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Statement on the occasion of International Women's Day 2011
Lois Chingandu, Southern Africa HIV and AIDS Information Dissemination Service (SAfAIDS)
March 08, 2011

Today, Southern Africa HIV and AIDS Information Service (SAfAIDS) joins the world in commemorating International Women's Day. We take this opportunity as an organisation to call upon stakeholders to continue investing in the empowerment of girls and women throughout southern Africa and beyond.

While progress has been made, as evidenced by the growing number of African girls accessing education and pursuing careers of their choice, there are still concerning reports about the ability of women and girls to access their sexual and reproductive rights, in a context free from fear, stigma and violence. Gender based violence continues to be a major threat to women across the region which, sadly, is often perpetuated under the guise of culture and tradition. Multiple concurrent partnerships persist and women continue to bear the burden of this, as evidenced by the higher numbers of women living with HIV compared to their male counterparts in Sub-Saharan Africa, at 57%.It is our mothers, sisters, daughters, friends, colleagues who are still fighting for their rights to be acknowledged and protected.

In southern Africa, International Women's Day provides an opportunity for renewed efforts towards achieving universal human rights for all women and girls. The day places a spotlight on the inter-linkages between gender, culture which directly influence women's and girls' vulnerability to HIV and their sexual and reproductive rights.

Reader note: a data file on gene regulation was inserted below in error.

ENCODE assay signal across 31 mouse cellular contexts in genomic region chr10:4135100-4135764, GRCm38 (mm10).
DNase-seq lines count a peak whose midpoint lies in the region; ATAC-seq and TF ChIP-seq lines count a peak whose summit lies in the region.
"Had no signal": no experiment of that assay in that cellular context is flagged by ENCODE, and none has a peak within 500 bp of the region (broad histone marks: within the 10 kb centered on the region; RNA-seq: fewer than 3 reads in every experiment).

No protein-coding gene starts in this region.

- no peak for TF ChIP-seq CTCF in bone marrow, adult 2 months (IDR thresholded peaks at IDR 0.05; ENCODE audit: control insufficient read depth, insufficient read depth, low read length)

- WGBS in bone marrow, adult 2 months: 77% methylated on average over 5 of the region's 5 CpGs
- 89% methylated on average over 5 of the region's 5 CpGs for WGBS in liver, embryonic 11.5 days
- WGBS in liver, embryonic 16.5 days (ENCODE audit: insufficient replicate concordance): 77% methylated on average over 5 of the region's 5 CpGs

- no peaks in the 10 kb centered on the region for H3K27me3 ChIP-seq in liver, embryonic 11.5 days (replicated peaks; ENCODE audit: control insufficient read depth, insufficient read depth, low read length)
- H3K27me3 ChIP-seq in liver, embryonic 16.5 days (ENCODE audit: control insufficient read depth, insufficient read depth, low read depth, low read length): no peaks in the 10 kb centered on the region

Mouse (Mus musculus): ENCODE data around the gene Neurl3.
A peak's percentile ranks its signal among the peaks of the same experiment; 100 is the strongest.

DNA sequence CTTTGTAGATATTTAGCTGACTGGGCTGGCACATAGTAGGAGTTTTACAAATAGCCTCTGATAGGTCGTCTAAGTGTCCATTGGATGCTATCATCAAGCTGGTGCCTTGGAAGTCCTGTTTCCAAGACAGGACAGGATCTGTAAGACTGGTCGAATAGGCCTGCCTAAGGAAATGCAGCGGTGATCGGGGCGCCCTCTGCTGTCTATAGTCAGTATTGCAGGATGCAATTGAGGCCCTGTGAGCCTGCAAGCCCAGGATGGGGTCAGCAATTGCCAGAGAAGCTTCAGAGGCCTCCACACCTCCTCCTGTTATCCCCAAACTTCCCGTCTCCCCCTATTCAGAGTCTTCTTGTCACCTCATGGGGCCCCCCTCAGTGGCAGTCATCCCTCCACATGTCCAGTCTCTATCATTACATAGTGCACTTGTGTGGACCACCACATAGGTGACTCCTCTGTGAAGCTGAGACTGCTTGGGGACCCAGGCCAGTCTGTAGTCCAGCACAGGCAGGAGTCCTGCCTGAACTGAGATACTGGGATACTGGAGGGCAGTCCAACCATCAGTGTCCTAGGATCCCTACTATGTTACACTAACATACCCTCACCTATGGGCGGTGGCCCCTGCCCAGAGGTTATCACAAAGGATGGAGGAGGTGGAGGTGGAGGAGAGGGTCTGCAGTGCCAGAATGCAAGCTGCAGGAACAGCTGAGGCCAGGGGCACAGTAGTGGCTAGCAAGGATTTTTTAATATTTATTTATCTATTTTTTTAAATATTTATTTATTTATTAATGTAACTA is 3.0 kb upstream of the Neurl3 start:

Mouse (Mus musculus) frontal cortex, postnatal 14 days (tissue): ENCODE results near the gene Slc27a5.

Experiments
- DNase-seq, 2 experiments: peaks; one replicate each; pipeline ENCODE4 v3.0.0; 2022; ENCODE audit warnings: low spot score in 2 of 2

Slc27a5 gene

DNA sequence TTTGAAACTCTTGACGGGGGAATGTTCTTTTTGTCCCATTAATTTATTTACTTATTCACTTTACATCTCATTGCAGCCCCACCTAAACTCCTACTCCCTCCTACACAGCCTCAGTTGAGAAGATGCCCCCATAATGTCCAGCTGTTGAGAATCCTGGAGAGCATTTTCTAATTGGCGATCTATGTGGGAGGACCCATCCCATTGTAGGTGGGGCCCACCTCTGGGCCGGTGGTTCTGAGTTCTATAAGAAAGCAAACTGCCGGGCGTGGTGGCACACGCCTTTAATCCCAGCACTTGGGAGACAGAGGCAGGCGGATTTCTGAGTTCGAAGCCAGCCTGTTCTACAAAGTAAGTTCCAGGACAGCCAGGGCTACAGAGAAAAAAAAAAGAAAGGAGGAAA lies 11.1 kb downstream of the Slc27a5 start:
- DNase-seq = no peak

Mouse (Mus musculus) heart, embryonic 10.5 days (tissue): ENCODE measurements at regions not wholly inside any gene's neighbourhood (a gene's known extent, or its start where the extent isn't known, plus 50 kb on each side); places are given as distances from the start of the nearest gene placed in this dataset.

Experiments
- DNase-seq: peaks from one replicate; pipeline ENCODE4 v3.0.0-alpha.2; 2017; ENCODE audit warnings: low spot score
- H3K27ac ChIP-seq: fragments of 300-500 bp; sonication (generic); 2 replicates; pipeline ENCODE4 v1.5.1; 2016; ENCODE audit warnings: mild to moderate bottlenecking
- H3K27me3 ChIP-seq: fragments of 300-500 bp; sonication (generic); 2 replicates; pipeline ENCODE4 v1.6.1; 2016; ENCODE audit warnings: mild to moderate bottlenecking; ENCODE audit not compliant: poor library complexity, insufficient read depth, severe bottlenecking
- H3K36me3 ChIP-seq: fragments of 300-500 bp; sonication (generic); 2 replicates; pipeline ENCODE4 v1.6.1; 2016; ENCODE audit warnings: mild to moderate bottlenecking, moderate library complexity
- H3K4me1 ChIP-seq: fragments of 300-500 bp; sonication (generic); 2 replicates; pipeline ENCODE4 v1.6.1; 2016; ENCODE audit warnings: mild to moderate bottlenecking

Death and disability due to poor SRH accounted for 32% of the disease burden among women of reproductive age 15-44 in 2001. One in 16 women in sub-Saharan Africa dies from complications of pregnancy and childbirth. This compares with 1 in every 2,800 in highly-developed countries. Women now represent two-thirds of those infected with HIV in Sub-Saharan Africa. About 201 million women in the world have unmet need for contraception. This includes younger women that want to delay having their first child or increase spacing between children. Unsafe abortions contribute to 13% of maternal deaths, with the highest case rates being in sub Saharan Africa.

The Maputo Plan of Action (MPoA), which was adopted by the African Union Ministers of Health in 2006 and endorsed by Heads of States and Governments in 2007 seeks to take the continent forward to operationalise the Sexual and Reproductive Health and Rights Continental Policy Framework towards the achievement of the millennium development goals. The goal is to provide universal access to comprehensive SRH and service in Africa by 2015.